Why Not a Planet Of The Apes?

Robin Hanson (hanson@hss.caltech.edu)
Mon, 9 Jun 1997 10:47:23 -0700 (PDT)

Nick Nicholas
>Its our society and the scarcity and cost of chimps, virtually all
>of the great apes are at some point between endangered and extinct.

But we seem to have large numbers of fast breeding monkeys for lab
experiments. Couldn't we breed more of these fast if we had
substantial other uses for them?

John K Clark writes:
>It's difficult and expensive to program a monkey to perform a task, and when
>you're finished all you have is one trained monkey. It might be just as
>difficult to train a primitive AI to do the task, but when you're finished
>you have millions of trained AIs.

This applies if the limiting step is training them for each task. But
from the discussion here it seems that the problem is really
domesticating them enough so they choose to do the tasks given them.
So the puzzle is why we haven't been able to domesticate them yet.

>While aggression, dominance games, and shirking work would probably
>help a monkey's reproduction, it's going to be counterproductive for
>an AI, at least as long as AIs depend on humans for reproduction.

This behavior may have helped monkeys in the past, but it is counter
productive now. So will it take AIs a similarly long time to figure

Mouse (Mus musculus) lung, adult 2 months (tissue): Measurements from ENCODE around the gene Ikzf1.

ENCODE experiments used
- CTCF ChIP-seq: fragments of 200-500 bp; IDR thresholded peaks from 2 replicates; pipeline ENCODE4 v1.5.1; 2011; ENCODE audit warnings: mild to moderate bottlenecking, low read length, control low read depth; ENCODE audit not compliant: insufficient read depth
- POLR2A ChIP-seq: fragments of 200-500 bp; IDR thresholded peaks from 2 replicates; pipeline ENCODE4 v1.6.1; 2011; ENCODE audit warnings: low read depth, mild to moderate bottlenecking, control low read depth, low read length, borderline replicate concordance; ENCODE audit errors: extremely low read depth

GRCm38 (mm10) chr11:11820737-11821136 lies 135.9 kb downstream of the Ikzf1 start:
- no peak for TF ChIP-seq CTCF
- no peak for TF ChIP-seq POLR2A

out what behavior is in their interest?

>Long domestication tends to make animals more docile (e.g. dogs vs.
>wolves) and AIs will presumably start out docile, from both design
>goals and (presumably) little need for self-motivation in the early

I think you're arguing that docility is irrelevant to increasing
intelligence. But maybe self-motivation is important to the process.

Anders Sandberg writes:
>The main problem with using other lifeforms for various tasks is that
>they are usually evolved for something completely different. It is
>better to evolve life that fits the task or change the task so it
>fits the life than forcing life to adapt to the task.

This seems to go against the idea of general intelligent agents, able
to quickly adapt themselves to different tasks.

OK, given all this intelligent comment, I can reframe the puzzle. Why
is it that it seems to most people more promising to build up smart
cooperative agents from scratch, as in an AI approach, than to
domesticate existing very smart but not cooperative-enough agents? Is
domestication really that hard compared to learning how to organize
intelligence and acquiring all that common sense knowledge?

Sure some tasks have physical environments and timescales requiring
human-made computers. But this doesn't apply to most tasks now doen
by humans.

Robin D. Hanson hanson@hss.caltech.edu http://hss.caltech.edu/~hanson/